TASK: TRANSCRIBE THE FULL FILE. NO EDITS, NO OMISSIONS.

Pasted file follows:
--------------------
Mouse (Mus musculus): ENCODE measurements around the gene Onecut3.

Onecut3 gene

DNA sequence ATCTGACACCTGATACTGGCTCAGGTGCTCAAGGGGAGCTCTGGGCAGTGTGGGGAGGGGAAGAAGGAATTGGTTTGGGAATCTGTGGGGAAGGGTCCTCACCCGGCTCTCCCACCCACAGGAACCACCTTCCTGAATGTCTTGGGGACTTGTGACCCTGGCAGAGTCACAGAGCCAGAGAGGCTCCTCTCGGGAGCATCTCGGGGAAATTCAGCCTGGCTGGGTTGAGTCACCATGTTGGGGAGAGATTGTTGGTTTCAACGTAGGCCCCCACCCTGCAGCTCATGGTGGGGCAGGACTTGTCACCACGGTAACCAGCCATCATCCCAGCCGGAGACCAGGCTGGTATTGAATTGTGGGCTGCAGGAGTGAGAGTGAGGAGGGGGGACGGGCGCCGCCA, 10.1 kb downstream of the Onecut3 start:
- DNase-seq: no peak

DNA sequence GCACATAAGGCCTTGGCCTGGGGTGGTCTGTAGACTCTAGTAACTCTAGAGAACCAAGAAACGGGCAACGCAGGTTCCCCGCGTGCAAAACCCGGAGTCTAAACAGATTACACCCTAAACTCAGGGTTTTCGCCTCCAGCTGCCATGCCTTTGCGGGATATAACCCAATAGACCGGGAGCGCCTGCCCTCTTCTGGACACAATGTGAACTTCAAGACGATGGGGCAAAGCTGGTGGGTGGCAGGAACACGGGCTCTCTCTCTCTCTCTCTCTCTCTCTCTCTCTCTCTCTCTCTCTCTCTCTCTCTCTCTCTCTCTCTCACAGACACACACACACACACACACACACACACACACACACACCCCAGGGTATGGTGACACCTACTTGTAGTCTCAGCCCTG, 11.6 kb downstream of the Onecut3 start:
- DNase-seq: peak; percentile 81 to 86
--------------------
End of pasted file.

Mouse (Mus musculus): ENCODE measurements around the gene Onecut3.

Onecut3 gene

DNA sequence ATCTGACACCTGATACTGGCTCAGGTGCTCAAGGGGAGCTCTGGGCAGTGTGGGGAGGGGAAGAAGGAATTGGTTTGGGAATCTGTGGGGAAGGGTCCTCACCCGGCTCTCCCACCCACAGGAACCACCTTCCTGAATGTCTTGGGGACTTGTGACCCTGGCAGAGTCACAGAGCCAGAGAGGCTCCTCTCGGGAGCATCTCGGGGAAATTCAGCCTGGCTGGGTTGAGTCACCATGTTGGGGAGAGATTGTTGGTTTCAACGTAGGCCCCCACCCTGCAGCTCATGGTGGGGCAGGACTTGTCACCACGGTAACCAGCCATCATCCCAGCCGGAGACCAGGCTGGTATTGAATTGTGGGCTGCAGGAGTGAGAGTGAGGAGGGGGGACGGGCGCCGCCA, 10.1 kb downstream of the Onecut3 start:
- DNase-seq: no peak

DNA sequence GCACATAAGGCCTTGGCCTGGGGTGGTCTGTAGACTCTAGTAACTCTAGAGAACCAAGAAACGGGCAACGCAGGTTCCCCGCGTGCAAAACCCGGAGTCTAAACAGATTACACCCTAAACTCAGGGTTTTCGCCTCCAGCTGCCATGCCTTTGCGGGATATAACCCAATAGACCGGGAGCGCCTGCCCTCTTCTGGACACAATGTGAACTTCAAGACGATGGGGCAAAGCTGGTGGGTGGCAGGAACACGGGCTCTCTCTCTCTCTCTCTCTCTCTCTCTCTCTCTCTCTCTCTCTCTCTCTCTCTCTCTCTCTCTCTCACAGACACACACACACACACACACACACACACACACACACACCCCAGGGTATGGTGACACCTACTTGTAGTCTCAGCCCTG, 11.6 kb downstream of the Onecut3 start:
- DNase-seq: peak; percentile 81 to 86